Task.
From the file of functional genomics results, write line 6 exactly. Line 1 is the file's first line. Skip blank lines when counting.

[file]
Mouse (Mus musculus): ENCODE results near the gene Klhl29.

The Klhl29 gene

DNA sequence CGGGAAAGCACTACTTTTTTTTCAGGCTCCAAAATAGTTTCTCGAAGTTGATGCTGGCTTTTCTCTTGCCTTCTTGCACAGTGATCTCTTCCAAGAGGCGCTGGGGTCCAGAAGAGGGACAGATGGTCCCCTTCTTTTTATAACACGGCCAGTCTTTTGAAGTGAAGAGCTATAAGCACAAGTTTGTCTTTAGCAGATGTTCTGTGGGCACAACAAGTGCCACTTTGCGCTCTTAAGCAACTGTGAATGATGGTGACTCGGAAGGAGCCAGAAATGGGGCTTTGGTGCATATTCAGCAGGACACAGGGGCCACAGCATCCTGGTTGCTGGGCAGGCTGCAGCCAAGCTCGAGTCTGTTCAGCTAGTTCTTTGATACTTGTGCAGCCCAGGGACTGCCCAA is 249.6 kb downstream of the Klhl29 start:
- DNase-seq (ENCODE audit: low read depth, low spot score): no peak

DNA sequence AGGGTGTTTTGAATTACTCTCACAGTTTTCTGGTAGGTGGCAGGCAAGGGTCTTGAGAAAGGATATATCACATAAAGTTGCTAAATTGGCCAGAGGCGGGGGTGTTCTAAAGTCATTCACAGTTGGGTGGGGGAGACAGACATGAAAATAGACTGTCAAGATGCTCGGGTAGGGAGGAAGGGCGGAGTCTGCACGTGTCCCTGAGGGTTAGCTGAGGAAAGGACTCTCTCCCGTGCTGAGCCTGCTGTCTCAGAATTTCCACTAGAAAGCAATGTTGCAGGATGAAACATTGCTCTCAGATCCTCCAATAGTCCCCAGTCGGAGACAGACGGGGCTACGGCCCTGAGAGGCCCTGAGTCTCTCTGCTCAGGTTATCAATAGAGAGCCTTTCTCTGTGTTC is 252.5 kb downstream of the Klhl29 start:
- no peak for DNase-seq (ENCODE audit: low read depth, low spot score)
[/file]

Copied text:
- no peak for DNase-seq (ENCODE audit: low read depth, low spot score)